You can always count on BigMarker for advice, too. If you’re still nervous about the whole thing, just let us know how we can help.

 

Sources:

http://blogs.adobe.com/adobeconnect/2013/12/six-tips-for-new-webinar-presenters.html

http://blog.workcast.com/top-10-tips-for-webinar-presenters

http://blog.clickmeeting.com/10-wow-audience-tips-webinar-presenters

https://elearningindustry.com/14-tips-to-create-and-present-a-highly-effective-webinar

https://www.meetingburner.com/blog/how-to-recruit-an-influential-guest-presenter-for-your-next-webinar/

http://www.eventbuilder.rocks/5-tips-for-using-experts-as-guest-presenters-in-marketing-webinars/

http://blog.clickmeeting.com/benefits-guest-expert-speakers-webinars

10 Best Practices for Preparing Your Guest Webinar Speakers

When planning a webinar, a crucial piece for pulling off a successful event is adequately preparing your guest webinar speakers for all the possibilities that come with a live production. We’ve put together a list of 10 best practices to thoroughly prepare your webinar speakers before, during and after the webinar.

 

Best Practice #1: Schedule practice sessions for each webinar

Practice makes perfect! Three to four dry-runs might be overkill for a reoccurring webinar, but for each brand-new webinar, if you are not making changes and updates after each dry-run, you’re not collaborating enough.

Dry-runs are the time to find all the gaps in content, ensure the presentation is smoothly transitioning throughout the entirety of the webinar and see if the webinar speakers have any issues with managing the webinar platform or connecting to audio.

 

Best Practice #2: Coach your webinar speakers on effective presentation skills

More people are likely to engage and pay attention when there are energetic and lively webinar speakers. Webinar attendees will take note if your webinar speakers’ delivery of presentations are engaging, easy to follow and have periods of interaction.

Ensure your webinar speakers don’t “talk at” attendees, or give a “death by PowerPoint” presentation. Similarly, ensuring there is something new to look at every minute or so on the screen will help to keep attendees engaged. Make sure your webinar speakers don’t sound like they are reading from a script either. Watch out for a monotone voice and those nails-on-chalkboard “um’s”.

Coaching your webinar speakers until they are comfortable speaking to a live audience and practicing all the above items will go a long way in having a successful webinar.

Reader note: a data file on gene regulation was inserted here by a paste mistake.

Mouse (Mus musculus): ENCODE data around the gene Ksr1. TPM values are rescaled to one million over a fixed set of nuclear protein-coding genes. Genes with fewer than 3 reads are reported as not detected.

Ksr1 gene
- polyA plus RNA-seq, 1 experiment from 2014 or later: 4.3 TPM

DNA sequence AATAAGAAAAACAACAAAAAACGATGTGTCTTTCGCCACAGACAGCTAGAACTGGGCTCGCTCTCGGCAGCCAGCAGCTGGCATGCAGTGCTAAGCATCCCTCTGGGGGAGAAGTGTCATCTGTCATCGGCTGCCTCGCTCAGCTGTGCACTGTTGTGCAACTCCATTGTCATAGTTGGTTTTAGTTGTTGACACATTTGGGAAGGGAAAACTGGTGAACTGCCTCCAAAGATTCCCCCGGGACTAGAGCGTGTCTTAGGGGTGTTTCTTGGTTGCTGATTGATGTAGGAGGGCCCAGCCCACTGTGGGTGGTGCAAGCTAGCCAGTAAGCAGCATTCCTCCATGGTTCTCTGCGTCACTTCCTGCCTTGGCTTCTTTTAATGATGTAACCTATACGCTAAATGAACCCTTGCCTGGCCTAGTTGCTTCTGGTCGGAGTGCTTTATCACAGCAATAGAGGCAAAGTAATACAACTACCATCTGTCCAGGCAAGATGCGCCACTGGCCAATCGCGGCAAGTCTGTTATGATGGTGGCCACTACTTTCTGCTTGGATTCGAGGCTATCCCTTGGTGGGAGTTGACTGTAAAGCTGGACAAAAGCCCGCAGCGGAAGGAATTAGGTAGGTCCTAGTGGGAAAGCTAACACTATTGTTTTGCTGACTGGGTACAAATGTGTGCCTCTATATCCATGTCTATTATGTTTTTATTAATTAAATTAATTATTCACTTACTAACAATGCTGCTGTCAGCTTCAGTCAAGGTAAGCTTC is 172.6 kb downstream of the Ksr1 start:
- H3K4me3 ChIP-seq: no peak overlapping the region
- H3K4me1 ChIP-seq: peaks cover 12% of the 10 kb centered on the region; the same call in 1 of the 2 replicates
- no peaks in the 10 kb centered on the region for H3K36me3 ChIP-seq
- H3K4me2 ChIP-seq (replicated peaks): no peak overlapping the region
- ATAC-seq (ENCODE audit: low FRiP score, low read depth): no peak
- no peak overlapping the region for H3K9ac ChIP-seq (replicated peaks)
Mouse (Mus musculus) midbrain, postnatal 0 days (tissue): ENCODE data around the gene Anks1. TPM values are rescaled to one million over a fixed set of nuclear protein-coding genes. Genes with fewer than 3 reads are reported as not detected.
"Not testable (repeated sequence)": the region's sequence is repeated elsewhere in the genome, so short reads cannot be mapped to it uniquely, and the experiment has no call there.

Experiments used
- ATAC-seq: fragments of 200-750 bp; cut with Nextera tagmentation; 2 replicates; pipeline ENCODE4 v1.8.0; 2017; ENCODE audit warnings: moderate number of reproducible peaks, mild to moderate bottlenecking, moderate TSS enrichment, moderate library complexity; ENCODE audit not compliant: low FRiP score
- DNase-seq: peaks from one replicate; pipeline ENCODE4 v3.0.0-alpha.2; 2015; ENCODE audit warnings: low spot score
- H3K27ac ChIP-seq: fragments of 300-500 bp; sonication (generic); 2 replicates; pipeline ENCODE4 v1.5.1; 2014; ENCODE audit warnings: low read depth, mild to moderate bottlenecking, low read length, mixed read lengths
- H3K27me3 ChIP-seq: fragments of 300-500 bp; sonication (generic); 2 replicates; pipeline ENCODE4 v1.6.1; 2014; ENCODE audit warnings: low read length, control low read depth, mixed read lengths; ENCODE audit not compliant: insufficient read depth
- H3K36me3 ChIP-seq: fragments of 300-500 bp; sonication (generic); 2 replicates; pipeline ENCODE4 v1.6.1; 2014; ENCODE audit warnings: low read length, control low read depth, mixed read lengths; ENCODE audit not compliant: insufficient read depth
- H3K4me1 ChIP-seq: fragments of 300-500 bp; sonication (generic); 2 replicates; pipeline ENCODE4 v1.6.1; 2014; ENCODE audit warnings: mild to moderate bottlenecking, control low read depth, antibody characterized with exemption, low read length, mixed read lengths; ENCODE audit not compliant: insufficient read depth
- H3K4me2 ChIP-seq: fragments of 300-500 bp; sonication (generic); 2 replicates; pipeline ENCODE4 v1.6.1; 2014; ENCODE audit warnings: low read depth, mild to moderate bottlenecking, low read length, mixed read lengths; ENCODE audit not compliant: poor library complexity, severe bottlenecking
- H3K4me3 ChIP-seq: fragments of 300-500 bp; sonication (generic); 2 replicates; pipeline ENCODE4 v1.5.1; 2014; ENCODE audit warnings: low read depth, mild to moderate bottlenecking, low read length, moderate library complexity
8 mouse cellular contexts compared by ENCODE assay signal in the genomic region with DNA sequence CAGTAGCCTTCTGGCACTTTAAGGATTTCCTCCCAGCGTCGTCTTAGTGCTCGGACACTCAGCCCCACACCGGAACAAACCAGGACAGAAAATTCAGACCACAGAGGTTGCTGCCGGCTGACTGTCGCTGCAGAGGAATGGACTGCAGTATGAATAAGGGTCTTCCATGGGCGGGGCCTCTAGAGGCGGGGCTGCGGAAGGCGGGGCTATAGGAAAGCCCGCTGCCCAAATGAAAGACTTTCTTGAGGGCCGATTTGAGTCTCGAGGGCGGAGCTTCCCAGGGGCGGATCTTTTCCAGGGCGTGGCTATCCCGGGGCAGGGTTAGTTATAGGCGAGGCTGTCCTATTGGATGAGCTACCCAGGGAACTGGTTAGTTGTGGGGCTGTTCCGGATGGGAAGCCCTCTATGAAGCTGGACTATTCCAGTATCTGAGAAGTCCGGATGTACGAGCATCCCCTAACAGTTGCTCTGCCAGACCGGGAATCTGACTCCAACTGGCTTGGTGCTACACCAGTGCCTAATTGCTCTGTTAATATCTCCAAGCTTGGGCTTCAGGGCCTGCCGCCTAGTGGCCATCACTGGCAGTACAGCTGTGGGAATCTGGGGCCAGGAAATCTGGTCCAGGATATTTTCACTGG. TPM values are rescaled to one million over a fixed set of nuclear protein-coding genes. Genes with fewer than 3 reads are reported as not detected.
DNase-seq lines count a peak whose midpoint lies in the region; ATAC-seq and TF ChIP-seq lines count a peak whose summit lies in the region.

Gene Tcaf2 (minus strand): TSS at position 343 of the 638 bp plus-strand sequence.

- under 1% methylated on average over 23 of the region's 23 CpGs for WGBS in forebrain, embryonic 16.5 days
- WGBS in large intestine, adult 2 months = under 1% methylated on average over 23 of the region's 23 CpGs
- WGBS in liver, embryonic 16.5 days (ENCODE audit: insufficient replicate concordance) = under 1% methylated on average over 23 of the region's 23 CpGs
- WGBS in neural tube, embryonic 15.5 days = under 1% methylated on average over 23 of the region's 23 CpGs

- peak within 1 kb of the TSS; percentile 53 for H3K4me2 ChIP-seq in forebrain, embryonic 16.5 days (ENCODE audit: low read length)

Best Practice #3: Train guest webinar speakers on your webinar platform

In many cases, your webinar speakers might have to manage the webinar platform in some context. Whether it is to advance their PowerPoint slides, type a question in the chat or put themselves on mute. Without proper preparation and training before a webinar, you’re likely to have confused webinar speakers if they are not familiar with your webinar platform. Likewise, if you have webinar speakers that are “technically-challenged” make sure you have multiple training sessions until they have it down.

 

Best Practice #4: Review and collaborate on all webinar content

Don’t let your guest webinar speakers plan the entire webinar, including content and engagement. As the primary webinar host, you oversee the whole webinar and its success. Make sure the guest webinar speakers are not putting together a “death-by-PowerPoint presentation.” And ensure that they are including multiple engagement opportunities with webinar attendees to keep them entertained. Similarly, encourage your webinar speakers to use powerful images in their presentations that align with their content.

During your dry-runs see what engagement tools are being used with the content, are they using the chat, Q&A and polling features to their advantages? Does the text in the polls align to the content and goals of the webinar?  A webinar is more than a webinar speaker spewing words; it’s an opportunity for a webinar speaker to interact with prospects or existing clients and to make a positive impact.

During your dry-runs, review the agenda and objectives of the webinar content to ensure it aligns with the text on the webinar registration page and that it fulfills the reason people are attending! Also during your dry-runs, it’s important to have at least one full dry-run to see if the content is long enough to last the entire length of the webinar.

 

Best Practice #5: Review webcam best practices

It is best practice to use a webcam when you’re live on a webinar, it gives a more personal touch and can feel more like an in-person event. Yet, there are many things to consider when you put a person on webcam.

Make sure the webinar speaker selects a nice solid colored shirt to wear the day of the live event, preferably not black. Also, ensure that whatever is shown behind them on the webcam screen is neat and tidy. I’ve seen messy beds in the background of a webcam before. Awkward!

Another best practice is to ensure there is a light set-up behind the speaker. This will make everyone look better on webcam. Before the live event if the webinar speaker is using a portable webcam, make sure they have the best angle on the camera, so it’s not too low or not too high. Lastly, give the webinar speaker a few tips about how close to move in on the webcam, don’t want to get too close, that would look strange – and too far away would be hard to see them.

 

Best Practice #6: Review all technical possibilities and create a playbook